Mariner adds additional classes in biomedical science
Just a year after its introduction, interest in biomedical science and engineering courses at Mariner High School has spurred the need for additional classes.
A national non-profit organization, Project Lead the Way, partners with middle and high schools to emphasize the importance of hands-on, group experience in science, technology, engineering and mathematics. In 2007, they introduced biomedical sciences to the list of subject areas.
The idea behind Project Lead the Way is to encourage more students to consider careers as scientists, technology experts, engineers, mathematicians, healthcare providers and researchers.
Only 20 schools in the United States currently offer biomedical science to their high school students, two of which are in Lee County – Mariner High School and Dunbar High School.
Mariner High School Assistant Principal of Curriculum Kim Verblaauw said last year they began offering the first course for biomedical science, principals of biomedical science, to their students. The interest rose from the school offering two classes to four classes for the first course.
Because the course is computer intensive – the curriculum is delivered online – the school has only 26 students registered per class, or approximately 100 students taking principals of biomedical science.
Part of the Project Lead the Way’s philosophy is intense teacher training, she said, which includes two weeks of college training out of state. This summer, Mariner High School teachers either went to Stetson University for biomedical training or a college in Chicago for engineering training.
Verblaauw said there are not any colleges or universities in Florida that have partnered with Project Lead the Way yet.
Once the teacher returns to Mariner High School they have to implement the exact curriculum they learned through their training.
Currently Mariner High School can offer the first three courses of biomedical science – principals of biomedical sciences, human body systems and medical interventions. Verblaauw said she will send a teacher for training this summer for the last course, biomedical innovation.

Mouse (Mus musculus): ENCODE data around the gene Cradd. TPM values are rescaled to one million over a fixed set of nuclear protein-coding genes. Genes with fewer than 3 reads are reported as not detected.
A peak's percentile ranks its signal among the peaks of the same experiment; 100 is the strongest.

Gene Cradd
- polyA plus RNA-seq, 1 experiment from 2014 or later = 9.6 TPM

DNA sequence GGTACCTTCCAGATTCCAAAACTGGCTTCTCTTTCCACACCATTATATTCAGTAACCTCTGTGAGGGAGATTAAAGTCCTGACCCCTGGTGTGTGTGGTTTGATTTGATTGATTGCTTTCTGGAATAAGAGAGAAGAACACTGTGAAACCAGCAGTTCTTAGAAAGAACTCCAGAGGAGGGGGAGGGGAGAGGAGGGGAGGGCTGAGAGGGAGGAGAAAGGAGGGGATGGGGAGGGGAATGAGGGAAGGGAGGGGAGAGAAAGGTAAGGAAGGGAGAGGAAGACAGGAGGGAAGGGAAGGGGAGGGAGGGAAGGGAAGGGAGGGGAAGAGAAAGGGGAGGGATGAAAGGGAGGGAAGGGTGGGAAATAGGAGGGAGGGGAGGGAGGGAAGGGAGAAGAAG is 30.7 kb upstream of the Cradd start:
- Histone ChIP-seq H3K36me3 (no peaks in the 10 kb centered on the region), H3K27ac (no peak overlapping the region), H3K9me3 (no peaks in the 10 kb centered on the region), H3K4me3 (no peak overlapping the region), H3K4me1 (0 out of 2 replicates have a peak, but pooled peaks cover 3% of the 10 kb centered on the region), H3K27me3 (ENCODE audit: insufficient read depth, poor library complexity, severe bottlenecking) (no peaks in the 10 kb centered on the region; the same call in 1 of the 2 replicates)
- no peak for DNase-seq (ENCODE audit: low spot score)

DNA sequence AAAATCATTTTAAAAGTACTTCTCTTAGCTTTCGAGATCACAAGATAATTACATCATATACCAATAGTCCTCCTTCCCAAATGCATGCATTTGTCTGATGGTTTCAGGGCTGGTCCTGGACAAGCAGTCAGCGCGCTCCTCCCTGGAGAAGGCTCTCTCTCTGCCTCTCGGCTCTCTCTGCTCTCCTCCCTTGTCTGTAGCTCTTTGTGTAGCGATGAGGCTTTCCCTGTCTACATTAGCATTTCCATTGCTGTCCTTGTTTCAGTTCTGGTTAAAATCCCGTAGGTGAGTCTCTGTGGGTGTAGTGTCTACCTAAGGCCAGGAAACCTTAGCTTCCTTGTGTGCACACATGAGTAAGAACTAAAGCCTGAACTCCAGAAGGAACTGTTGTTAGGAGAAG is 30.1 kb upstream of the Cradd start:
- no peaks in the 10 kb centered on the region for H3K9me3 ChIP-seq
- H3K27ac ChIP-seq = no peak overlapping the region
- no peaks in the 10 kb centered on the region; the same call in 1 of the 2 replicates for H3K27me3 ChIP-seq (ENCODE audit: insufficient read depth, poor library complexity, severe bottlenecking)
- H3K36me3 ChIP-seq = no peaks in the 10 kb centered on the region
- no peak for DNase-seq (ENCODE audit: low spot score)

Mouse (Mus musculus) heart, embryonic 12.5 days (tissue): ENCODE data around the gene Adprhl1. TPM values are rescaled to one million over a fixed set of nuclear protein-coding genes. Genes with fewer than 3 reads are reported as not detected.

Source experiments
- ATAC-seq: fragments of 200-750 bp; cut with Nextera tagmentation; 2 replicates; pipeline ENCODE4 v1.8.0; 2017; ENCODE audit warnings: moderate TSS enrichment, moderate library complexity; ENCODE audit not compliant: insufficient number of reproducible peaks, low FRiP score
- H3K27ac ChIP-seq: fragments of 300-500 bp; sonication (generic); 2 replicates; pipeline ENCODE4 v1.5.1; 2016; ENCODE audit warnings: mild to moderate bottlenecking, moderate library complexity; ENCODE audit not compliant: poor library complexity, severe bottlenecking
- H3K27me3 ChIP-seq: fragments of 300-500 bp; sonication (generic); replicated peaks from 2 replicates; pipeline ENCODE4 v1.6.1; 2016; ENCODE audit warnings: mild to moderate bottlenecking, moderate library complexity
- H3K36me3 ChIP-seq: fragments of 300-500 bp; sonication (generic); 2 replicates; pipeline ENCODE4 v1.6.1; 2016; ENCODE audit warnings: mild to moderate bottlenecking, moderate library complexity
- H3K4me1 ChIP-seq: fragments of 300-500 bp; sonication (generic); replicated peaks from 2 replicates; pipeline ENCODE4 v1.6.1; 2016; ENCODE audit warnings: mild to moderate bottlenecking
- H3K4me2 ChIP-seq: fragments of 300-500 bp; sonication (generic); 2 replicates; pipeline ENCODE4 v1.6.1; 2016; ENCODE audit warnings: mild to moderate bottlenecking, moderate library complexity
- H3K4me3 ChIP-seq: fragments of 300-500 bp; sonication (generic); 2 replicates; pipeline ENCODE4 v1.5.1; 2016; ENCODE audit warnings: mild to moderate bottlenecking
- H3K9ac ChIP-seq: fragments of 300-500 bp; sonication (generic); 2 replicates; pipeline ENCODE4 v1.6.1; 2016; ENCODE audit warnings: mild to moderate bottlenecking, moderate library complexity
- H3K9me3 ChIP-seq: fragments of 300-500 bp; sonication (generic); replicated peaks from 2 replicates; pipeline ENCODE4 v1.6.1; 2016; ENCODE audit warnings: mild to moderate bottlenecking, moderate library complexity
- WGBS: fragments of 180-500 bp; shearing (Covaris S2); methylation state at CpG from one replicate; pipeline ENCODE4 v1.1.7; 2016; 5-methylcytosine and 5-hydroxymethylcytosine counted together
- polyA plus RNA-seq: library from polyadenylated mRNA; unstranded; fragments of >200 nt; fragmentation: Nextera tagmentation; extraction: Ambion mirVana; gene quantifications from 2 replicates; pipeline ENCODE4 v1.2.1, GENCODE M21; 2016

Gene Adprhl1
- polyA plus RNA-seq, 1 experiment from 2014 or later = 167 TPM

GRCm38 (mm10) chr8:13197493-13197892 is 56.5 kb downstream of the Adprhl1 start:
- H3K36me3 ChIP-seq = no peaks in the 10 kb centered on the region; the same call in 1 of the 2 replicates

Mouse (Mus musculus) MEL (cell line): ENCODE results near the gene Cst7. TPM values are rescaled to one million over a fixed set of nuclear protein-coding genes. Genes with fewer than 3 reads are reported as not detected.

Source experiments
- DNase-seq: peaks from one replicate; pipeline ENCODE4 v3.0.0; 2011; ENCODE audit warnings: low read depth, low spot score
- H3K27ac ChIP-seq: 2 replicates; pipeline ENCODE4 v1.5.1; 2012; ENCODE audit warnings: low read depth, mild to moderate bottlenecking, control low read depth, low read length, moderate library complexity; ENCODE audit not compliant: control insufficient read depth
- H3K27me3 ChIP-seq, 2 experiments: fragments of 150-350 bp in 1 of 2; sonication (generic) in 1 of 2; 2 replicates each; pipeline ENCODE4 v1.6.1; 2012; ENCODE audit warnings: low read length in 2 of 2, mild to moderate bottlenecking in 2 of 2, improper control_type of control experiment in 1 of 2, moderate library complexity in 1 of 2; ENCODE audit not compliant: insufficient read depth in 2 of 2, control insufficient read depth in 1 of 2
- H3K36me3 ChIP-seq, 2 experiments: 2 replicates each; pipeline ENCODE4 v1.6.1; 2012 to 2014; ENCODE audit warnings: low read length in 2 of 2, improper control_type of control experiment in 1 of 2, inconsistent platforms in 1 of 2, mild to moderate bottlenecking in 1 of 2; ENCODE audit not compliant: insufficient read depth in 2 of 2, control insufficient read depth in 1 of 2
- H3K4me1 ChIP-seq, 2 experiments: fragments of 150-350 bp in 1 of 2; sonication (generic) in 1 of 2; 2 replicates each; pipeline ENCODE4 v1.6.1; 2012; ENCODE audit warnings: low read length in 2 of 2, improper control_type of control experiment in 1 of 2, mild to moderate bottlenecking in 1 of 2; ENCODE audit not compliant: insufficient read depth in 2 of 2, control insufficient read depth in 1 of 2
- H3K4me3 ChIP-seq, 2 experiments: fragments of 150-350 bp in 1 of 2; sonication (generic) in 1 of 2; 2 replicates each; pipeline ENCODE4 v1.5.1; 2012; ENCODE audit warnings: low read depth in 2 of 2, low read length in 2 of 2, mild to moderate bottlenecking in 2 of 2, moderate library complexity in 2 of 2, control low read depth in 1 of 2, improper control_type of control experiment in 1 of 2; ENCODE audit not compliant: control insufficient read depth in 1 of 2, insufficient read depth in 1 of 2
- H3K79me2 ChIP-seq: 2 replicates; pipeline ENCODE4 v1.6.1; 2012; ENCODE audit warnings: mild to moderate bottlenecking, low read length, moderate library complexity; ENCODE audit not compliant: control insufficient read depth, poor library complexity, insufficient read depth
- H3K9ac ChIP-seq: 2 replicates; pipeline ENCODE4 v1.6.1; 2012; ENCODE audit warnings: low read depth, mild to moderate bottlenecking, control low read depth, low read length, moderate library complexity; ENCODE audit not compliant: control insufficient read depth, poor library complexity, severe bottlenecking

Some of the topics the students will learn in biomedical science includes the human body, cell biology, genetics and disease.
If students complete the four courses in the biomedical program they can apply for college credit, along with an EKG technician certification by the National Healthcareer Association.
“It is a cool curriculum because it is so engaging,” Verblaauw said about biomedical science, adding the students are working as a team to solve a problem.
Students can sign up for two biomedical science courses at a time.
Courses in engineering also are offered at Mariner.
Verblaauw said they have three classes of about 30 students for the introduction to engineering design class.The course focuses on the design process, research and analysis, teamwork, communication methods, global and human impacts, engineering standards and technical documentation.
The other two courses for engineering include principals of engineering and digital electronics.
A teacher from Mariner High will travel to Chicago to take classes regarding the second course, principals of engineering.
“It’s hard, but they are not leaving,” she said about the course. “They are staying in an elective that is a difficult elective.”
Upon completion of the three engineering courses, Verblaauw said the students can receive the engineering core certification from the Florida Engineering Society.
Verblaauw said the engineering and biomedical science courses are honors courses. She said students who have not been in honors classes before are stepping up and doing quite well because the curriculum is so engaging.
Students who are interested in taking engineering courses must take one class at a time until their third year and then they have to begin taking double courses as a junior.